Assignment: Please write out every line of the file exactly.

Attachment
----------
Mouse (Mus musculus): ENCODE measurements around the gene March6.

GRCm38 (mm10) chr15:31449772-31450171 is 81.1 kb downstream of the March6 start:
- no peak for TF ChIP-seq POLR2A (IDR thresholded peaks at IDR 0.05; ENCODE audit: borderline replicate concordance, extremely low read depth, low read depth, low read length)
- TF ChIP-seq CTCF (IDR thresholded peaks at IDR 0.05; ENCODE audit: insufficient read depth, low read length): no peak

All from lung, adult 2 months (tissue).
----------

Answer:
Mouse (Mus musculus): ENCODE measurements around the gene March6.

GRCm38 (mm10) chr15:31449772-31450171 is 81.1 kb downstream of the March6 start:
- no peak for TF ChIP-seq POLR2A (IDR thresholded peaks at IDR 0.05; ENCODE audit: borderline replicate concordance, extremely low read depth, low read depth, low read length)
- TF ChIP-seq CTCF (IDR thresholded peaks at IDR 0.05; ENCODE audit: insufficient read depth, low read length): no peak

All from lung, adult 2 months (tissue).